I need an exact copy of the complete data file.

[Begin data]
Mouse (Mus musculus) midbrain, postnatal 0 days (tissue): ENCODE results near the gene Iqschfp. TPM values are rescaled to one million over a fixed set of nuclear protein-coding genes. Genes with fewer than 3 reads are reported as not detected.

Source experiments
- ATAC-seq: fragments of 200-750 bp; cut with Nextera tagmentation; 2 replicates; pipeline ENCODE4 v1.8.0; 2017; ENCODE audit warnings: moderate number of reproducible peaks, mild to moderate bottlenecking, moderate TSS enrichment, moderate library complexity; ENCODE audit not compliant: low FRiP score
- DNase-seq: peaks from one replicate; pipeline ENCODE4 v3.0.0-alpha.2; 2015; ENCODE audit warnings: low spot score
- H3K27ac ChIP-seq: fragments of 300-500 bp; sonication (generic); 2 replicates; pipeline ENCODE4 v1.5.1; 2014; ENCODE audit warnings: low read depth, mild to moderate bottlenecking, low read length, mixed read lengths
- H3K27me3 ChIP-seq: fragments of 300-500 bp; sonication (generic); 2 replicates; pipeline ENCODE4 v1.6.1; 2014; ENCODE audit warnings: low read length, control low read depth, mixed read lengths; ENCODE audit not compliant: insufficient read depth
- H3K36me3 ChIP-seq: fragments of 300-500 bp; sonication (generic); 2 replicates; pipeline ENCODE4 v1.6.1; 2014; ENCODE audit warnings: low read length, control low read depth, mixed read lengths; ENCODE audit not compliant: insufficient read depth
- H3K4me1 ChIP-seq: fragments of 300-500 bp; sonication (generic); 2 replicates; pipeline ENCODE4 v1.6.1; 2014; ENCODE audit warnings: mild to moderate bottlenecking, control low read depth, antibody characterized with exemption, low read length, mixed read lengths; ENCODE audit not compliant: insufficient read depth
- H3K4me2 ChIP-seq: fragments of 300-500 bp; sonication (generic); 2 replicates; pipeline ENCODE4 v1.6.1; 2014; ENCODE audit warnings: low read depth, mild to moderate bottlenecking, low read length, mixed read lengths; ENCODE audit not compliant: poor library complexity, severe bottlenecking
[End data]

Mouse (Mus musculus) midbrain, postnatal 0 days (tissue): ENCODE results near the gene Iqschfp. TPM values are rescaled to one million over a fixed set of nuclear protein-coding genes. Genes with fewer than 3 reads are reported as not detected.

Source experiments
- ATAC-seq: fragments of 200-750 bp; cut with Nextera tagmentation; 2 replicates; pipeline ENCODE4 v1.8.0; 2017; ENCODE audit warnings: moderate number of reproducible peaks, mild to moderate bottlenecking, moderate TSS enrichment, moderate library complexity; ENCODE audit not compliant: low FRiP score
- DNase-seq: peaks from one replicate; pipeline ENCODE4 v3.0.0-alpha.2; 2015; ENCODE audit warnings: low spot score
- H3K27ac ChIP-seq: fragments of 300-500 bp; sonication (generic); 2 replicates; pipeline ENCODE4 v1.5.1; 2014; ENCODE audit warnings: low read depth, mild to moderate bottlenecking, low read length, mixed read lengths
- H3K27me3 ChIP-seq: fragments of 300-500 bp; sonication (generic); 2 replicates; pipeline ENCODE4 v1.6.1; 2014; ENCODE audit warnings: low read length, control low read depth, mixed read lengths; ENCODE audit not compliant: insufficient read depth
- H3K36me3 ChIP-seq: fragments of 300-500 bp; sonication (generic); 2 replicates; pipeline ENCODE4 v1.6.1; 2014; ENCODE audit warnings: low read length, control low read depth, mixed read lengths; ENCODE audit not compliant: insufficient read depth
- H3K4me1 ChIP-seq: fragments of 300-500 bp; sonication (generic); 2 replicates; pipeline ENCODE4 v1.6.1; 2014; ENCODE audit warnings: mild to moderate bottlenecking, control low read depth, antibody characterized with exemption, low read length, mixed read lengths; ENCODE audit not compliant: insufficient read depth
- H3K4me2 ChIP-seq: fragments of 300-500 bp; sonication (generic); 2 replicates; pipeline ENCODE4 v1.6.1; 2014; ENCODE audit warnings: low read depth, mild to moderate bottlenecking, low read length, mixed read lengths; ENCODE audit not compliant: poor library complexity, severe bottlenecking